From 30-year-old estate-grown vines. Pale green-gold hue with the slightest hint of spritz. Juicy, dry palate with bright, fresh lemon-lime notes, medium body and a clean, slightly nutty, food-friendly finish. DYA.
Gray Monk Rotberger Rosé 2016, Okanagan Valley ($14.79)
There’s quite a following for this summer sipper. Pale salmon hue. High-toned, honeyed fruit nose with highlights of pink grapefruit, rose petals and orange zest. Medium-bodied, supple, bright with fruit and berry flavours, crisp acid and a fine fruit finish. Firm structure and dry mineral finish.
Road 13 Old Vines Chenin Blanc 2014, Golden Mile Bench ($27)
Discovered this older bottle in my cellar. From vines planted in 1968. Rich gold, developing amber reflections. Ripe tree fruits, stone fruits, peach, white plum and honeyed pear. Round and supple, dry, with plenty of acidity and fruit tannins to keep it fresh and developing several more years.
Road 13 Marsanne 2016, Similkameen Valley ($20.87)
Like most products on the company website, this too is sold out. Rich golden tint with dense amber reflections. Big, bold, firm, oak-fermented nose of ripe pear, vanilla, caramel and wine gums. Mouth-filling and supple with a fullness and roundness rarely achieved with white varieties in Canada. Wowza! Only 75 cases produced.
Road 13 Roussanne 2015, Okanagan Valley ($25.22)
A Wine Club exclusive, also sold out. Rich gold colour with amber reflections. Ripe and powerful nose of dried pineapple, honeyed pear and toasted skinless almonds. Full-bodied, richly flavoured palate of semi-dried fruits saturated in Lyle’s Golden Syrup. Big, full and lasting palate remains solid through to the finish. A real mouthful. Cellar-worthy.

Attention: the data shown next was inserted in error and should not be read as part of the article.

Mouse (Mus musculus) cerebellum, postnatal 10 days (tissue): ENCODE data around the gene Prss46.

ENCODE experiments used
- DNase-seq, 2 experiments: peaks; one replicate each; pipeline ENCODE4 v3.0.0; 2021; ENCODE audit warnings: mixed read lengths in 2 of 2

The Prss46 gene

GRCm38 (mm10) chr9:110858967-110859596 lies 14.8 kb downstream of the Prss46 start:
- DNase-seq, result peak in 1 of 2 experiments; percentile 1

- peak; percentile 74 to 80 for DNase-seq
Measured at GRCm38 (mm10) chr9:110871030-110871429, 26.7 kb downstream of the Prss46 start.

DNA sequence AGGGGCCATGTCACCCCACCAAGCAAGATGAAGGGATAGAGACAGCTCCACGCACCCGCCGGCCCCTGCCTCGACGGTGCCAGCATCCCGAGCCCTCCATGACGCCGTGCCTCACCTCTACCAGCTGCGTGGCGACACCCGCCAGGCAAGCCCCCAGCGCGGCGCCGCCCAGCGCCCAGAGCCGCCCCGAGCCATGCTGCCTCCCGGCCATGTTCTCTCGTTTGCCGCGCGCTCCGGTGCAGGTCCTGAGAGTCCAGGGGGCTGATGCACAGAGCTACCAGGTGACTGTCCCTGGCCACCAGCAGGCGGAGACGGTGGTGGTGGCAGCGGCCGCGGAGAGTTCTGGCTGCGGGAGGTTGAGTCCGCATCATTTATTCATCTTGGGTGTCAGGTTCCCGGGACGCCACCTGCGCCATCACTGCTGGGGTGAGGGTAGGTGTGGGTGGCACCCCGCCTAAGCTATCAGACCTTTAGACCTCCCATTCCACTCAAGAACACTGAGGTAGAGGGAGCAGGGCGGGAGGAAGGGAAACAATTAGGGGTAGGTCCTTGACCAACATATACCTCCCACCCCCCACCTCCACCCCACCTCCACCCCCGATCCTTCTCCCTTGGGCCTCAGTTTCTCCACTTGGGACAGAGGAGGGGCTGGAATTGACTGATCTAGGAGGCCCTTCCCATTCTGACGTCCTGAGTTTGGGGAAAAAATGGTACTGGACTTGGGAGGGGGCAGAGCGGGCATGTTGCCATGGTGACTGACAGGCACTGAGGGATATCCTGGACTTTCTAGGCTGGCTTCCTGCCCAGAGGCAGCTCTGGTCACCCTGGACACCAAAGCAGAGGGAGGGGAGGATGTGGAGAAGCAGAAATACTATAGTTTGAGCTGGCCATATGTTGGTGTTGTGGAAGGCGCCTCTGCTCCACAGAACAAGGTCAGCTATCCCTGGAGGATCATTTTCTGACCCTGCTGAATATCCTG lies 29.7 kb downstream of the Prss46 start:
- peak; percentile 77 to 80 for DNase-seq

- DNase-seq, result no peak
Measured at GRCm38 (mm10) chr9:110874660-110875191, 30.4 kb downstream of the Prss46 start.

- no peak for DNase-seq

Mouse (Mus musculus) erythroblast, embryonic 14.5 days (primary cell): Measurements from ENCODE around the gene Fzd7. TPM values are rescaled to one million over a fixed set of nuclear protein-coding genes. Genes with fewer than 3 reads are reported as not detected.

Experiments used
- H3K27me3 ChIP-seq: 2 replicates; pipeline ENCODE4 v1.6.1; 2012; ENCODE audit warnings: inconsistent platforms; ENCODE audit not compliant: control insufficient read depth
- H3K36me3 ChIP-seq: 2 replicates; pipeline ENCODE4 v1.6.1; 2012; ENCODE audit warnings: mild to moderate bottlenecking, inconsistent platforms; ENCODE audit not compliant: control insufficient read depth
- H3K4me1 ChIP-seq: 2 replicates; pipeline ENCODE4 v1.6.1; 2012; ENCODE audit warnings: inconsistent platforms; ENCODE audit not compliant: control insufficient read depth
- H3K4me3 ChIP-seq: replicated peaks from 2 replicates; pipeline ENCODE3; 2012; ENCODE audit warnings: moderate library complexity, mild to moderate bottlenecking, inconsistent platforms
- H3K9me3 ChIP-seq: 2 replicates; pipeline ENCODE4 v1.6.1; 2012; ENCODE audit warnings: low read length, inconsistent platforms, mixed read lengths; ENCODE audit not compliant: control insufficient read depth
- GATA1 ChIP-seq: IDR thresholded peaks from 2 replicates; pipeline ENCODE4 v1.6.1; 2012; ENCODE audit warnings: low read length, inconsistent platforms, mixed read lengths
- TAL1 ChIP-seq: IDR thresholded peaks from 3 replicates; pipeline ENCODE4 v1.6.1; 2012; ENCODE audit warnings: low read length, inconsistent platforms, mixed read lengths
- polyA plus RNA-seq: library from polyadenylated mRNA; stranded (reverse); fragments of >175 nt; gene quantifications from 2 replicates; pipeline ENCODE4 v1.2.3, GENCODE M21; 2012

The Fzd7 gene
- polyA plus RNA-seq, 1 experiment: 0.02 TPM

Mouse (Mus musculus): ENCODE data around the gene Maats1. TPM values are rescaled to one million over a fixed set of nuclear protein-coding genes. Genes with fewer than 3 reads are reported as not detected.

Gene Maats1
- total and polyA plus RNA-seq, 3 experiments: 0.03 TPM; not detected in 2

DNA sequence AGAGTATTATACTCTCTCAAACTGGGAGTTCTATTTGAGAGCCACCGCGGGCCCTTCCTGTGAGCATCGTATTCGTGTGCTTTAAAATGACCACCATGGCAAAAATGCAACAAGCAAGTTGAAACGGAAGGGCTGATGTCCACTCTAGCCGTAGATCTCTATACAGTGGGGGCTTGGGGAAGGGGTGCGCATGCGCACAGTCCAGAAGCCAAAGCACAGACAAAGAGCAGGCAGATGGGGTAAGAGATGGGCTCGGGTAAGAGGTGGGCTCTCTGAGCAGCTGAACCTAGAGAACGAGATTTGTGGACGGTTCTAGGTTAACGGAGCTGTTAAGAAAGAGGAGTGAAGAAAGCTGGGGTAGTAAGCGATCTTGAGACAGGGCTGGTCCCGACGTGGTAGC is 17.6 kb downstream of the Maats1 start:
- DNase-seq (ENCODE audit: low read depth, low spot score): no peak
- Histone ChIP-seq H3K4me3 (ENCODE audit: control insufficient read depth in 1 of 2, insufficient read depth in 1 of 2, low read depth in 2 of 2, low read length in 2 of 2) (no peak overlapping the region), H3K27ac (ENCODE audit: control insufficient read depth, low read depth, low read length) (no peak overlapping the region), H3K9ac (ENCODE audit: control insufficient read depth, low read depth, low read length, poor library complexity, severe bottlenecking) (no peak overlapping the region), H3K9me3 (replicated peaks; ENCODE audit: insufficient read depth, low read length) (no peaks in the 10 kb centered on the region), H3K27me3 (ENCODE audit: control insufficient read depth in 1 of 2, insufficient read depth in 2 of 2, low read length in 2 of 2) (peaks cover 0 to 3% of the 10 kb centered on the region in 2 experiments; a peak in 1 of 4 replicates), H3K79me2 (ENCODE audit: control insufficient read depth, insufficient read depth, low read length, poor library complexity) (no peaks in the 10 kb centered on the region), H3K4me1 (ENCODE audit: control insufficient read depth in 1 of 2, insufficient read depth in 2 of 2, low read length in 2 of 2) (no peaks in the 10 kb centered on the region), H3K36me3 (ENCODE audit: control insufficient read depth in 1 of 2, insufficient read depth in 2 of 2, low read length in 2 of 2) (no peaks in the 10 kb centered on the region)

Inniskillin Okanagan Discovery Series Tempranillo 2015, Okanagan Valley ($29.99)
Ruby-garnet bowl and rim. Lovely bouquet of stewed tree fruits along with a rich mocha chocolate overtone. Noble and approachable taste showcasing dark red and black fruit and berry flavours, vanilla and oak through to a lithe and supple finish. Exceptional.
Inniskillin Okanagan Discovery Series Tempranillo Icewine 2012, Okanagan Valley ($86.99/375 ml)
Deep and brilliant ruby-tawny hue with polished copper reflections. Bright aromas of candied fruit, ripe strawberry, red cherry with a gentle underlying nuttiness. Superb balance of thick, ripe, sweet fruit nectar and juicy, mouth-watering acidity that leaves the palate cleansed, refreshed and with a lingering taste of fruit essence. And such a baby!
Inniskillin Okanagan Discovery Series Chenin Blanc 2014, Okanagan Valley ($16.99)
Pale golden hue with the faintest blush. Fullish nose with smoky notes of beeswax, broiled peaches, lemon and honey. Feels supple on the palate but finishes light. Intriguing and very tasty. Cellar-worthy.
Inniskillin Okanagan Discovery Series Malbec 2014, Okanagan Valley ($23.99)
High-toned nose featuring ripe fruits, dark berries, violets and minty chocolate. A cheery wine with bright flavours of milk chocolate, cream and black cherry sweets. There’s a slight herbal undertone reminiscent of crushed tarragon and green pepper. Lovely texture and smooth, lingering finish.
Stoneboat Vineyards Rock Opera 2014, Okanagan Valley ($24.90)
Garnet bowl fades to a red-brick rim. Ripe and inviting nose of stewed strawberries and warm raw meat. Ever-so-slightly herbal. Rustic and gamy flavours of leather, roast coffee, chocolate truffles, tar and raw meat. Remarkably easy to enjoy.
Stoneboat Vineyards Rock Opera Reserve 2014, Okanagan Valley ($34.90)
Dark garnet colour. Ripe and complex nose of strawberry, black cherry, stewed meat and herbs. Earthy, fruity, meaty notes in a soft, plump, dry, satiny wine with a lush texture and refined finish. Overdelivers.
Stoneboat Vineyards Pinotage Icewine 2013, Okanagan Valley ($36.90/200 ml)
Pale ruby-copper with brilliant amber reflections. Concentrated bouquet of fig, honey and dried date aromas along with herbal notes of rosemary and soy sauce. Cranberry-cherry flavours like bright red candies and the sweetness of frosty icing. Smooth and pleasant to swallow.
Culmina Unicus Grüner Veltliner 2016, Okanagan Valley ($29)
We need more of this wonderful Austrian grape grown in Canada. Imposing straw, green-gold tint. Intense nose, full, jarring and inviting. Bold, fruity, dry, lemon-tinged, smoky and mineral laden with tight structure and plenty of grip. Delicious cellar-worthy food wine. Volume undisclosed.
CedarCreek Ehrenfelser 2016, Okanagan Valley ($18.99)